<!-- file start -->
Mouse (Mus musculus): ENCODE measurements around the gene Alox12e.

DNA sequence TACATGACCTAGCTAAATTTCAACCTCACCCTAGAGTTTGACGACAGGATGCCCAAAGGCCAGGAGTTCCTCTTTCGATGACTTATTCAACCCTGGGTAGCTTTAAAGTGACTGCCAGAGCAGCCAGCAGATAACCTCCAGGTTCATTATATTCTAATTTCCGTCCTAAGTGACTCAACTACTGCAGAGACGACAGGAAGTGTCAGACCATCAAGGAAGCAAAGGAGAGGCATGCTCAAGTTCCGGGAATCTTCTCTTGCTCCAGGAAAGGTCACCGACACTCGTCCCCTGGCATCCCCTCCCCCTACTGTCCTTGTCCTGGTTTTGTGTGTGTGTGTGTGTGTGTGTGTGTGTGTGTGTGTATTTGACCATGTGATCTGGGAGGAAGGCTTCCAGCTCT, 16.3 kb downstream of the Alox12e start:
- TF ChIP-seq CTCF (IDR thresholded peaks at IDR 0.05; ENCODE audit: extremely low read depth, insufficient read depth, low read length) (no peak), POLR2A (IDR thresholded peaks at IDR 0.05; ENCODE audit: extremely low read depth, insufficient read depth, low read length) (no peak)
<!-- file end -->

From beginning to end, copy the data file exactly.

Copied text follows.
Mouse (Mus musculus): ENCODE measurements around the gene Alox12e.

DNA sequence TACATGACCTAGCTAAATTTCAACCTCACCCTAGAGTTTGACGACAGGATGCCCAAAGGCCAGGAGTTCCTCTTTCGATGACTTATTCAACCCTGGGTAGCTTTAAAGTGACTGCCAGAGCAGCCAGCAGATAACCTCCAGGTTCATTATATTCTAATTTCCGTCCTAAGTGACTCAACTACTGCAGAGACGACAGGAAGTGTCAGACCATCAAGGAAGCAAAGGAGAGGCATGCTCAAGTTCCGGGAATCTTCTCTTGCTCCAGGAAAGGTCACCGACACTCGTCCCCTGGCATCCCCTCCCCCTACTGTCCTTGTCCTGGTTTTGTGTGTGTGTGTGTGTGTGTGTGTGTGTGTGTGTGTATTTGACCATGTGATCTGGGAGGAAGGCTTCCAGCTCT, 16.3 kb downstream of the Alox12e start:
- TF ChIP-seq CTCF (IDR thresholded peaks at IDR 0.05; ENCODE audit: extremely low read depth, insufficient read depth, low read length) (no peak), POLR2A (IDR thresholded peaks at IDR 0.05; ENCODE audit: extremely low read depth, insufficient read depth, low read length) (no peak)